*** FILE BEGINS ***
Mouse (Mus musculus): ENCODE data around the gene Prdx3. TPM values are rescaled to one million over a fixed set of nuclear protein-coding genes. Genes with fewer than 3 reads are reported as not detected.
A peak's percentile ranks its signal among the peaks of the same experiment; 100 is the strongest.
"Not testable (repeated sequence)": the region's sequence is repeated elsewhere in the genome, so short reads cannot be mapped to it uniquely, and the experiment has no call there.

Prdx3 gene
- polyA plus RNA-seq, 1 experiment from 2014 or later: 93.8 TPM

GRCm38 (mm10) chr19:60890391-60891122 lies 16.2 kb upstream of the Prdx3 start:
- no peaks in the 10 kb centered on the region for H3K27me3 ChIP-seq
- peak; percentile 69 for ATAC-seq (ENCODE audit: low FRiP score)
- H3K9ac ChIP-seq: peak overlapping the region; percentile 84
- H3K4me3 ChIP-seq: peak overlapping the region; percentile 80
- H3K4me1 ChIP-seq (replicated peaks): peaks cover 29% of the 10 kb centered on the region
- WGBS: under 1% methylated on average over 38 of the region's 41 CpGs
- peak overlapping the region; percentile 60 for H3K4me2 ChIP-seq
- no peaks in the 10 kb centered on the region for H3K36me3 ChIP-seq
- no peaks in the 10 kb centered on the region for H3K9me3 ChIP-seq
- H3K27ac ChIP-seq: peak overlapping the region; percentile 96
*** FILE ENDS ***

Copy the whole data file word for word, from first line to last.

Mouse (Mus musculus): ENCODE data around the gene Prdx3. TPM values are rescaled to one million over a fixed set of nuclear protein-coding genes. Genes with fewer than 3 reads are reported as not detected.
A peak's percentile ranks its signal among the peaks of the same experiment; 100 is the strongest.
"Not testable (repeated sequence)": the region's sequence is repeated elsewhere in the genome, so short reads cannot be mapped to it uniquely, and the experiment has no call there.

Prdx3 gene
- polyA plus RNA-seq, 1 experiment from 2014 or later: 93.8 TPM

GRCm38 (mm10) chr19:60890391-60891122 lies 16.2 kb upstream of the Prdx3 start:
- no peaks in the 10 kb centered on the region for H3K27me3 ChIP-seq
- peak; percentile 69 for ATAC-seq (ENCODE audit: low FRiP score)
- H3K9ac ChIP-seq: peak overlapping the region; percentile 84
- H3K4me3 ChIP-seq: peak overlapping the region; percentile 80
- H3K4me1 ChIP-seq (replicated peaks): peaks cover 29% of the 10 kb centered on the region
- WGBS: under 1% methylated on average over 38 of the region's 41 CpGs
- peak overlapping the region; percentile 60 for H3K4me2 ChIP-seq
- no peaks in the 10 kb centered on the region for H3K36me3 ChIP-seq
- no peaks in the 10 kb centered on the region for H3K9me3 ChIP-seq
- H3K27ac ChIP-seq: peak overlapping the region; percentile 96